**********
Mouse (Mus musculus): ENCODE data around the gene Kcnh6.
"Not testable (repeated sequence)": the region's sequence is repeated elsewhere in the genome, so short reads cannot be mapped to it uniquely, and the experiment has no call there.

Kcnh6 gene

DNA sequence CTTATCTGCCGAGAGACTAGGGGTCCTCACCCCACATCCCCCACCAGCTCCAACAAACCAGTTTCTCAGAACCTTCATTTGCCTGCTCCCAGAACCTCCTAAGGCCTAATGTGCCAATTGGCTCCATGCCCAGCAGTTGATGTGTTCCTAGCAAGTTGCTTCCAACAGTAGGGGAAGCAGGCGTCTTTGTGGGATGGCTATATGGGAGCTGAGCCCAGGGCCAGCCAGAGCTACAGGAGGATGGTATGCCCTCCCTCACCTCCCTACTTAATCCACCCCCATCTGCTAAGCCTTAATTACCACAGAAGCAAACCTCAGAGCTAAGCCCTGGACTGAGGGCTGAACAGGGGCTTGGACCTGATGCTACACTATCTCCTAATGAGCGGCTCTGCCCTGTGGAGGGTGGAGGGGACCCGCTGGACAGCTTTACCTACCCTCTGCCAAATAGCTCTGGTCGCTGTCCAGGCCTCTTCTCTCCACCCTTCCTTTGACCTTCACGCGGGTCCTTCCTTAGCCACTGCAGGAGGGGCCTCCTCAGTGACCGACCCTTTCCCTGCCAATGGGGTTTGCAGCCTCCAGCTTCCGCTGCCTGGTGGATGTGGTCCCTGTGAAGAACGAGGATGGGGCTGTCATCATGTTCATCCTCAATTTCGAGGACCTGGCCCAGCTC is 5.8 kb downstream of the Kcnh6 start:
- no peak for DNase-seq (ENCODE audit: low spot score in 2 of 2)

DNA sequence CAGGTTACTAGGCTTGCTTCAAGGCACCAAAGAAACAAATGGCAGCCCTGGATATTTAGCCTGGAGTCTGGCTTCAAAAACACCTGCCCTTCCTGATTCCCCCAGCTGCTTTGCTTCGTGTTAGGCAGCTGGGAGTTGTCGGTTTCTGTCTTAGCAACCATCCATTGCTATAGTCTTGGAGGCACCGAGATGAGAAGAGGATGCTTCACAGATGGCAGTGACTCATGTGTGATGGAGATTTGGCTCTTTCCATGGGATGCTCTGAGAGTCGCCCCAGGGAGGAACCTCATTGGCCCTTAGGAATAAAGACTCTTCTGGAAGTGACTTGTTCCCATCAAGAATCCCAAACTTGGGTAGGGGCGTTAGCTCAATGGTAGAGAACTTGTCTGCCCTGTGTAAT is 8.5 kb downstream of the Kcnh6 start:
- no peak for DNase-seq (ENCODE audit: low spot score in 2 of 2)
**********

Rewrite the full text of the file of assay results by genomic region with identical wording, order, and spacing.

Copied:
Mouse (Mus musculus): ENCODE data around the gene Kcnh6.
"Not testable (repeated sequence)": the region's sequence is repeated elsewhere in the genome, so short reads cannot be mapped to it uniquely, and the experiment has no call there.

Kcnh6 gene

DNA sequence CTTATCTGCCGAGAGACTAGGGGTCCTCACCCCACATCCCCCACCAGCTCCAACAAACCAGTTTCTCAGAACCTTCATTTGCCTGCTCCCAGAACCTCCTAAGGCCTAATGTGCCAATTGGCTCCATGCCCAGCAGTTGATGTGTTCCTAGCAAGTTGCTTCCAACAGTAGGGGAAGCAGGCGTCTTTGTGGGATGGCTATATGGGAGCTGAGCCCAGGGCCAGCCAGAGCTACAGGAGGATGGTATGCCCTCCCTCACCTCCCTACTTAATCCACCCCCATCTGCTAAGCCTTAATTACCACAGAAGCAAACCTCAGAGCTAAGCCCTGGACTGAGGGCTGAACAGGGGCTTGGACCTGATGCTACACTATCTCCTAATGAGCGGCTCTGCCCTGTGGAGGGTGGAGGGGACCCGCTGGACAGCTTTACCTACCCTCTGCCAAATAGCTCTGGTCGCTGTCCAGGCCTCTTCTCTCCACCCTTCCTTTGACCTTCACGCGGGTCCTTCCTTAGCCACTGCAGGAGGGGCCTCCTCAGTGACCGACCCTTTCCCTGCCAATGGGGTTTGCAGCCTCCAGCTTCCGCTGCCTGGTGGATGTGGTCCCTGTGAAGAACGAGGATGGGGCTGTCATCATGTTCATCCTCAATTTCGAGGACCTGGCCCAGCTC is 5.8 kb downstream of the Kcnh6 start:
- no peak for DNase-seq (ENCODE audit: low spot score in 2 of 2)

DNA sequence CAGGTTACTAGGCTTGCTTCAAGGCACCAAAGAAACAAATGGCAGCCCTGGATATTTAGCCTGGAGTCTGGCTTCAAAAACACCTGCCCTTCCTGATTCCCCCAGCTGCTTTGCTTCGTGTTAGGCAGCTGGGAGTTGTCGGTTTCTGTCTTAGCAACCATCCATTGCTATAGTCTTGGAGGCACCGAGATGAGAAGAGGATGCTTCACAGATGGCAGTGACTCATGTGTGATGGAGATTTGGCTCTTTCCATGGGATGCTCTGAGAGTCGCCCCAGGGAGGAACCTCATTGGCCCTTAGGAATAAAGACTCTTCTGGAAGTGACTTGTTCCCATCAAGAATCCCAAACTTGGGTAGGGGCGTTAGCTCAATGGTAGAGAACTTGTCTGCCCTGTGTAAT is 8.5 kb downstream of the Kcnh6 start:
- no peak for DNase-seq (ENCODE audit: low spot score in 2 of 2)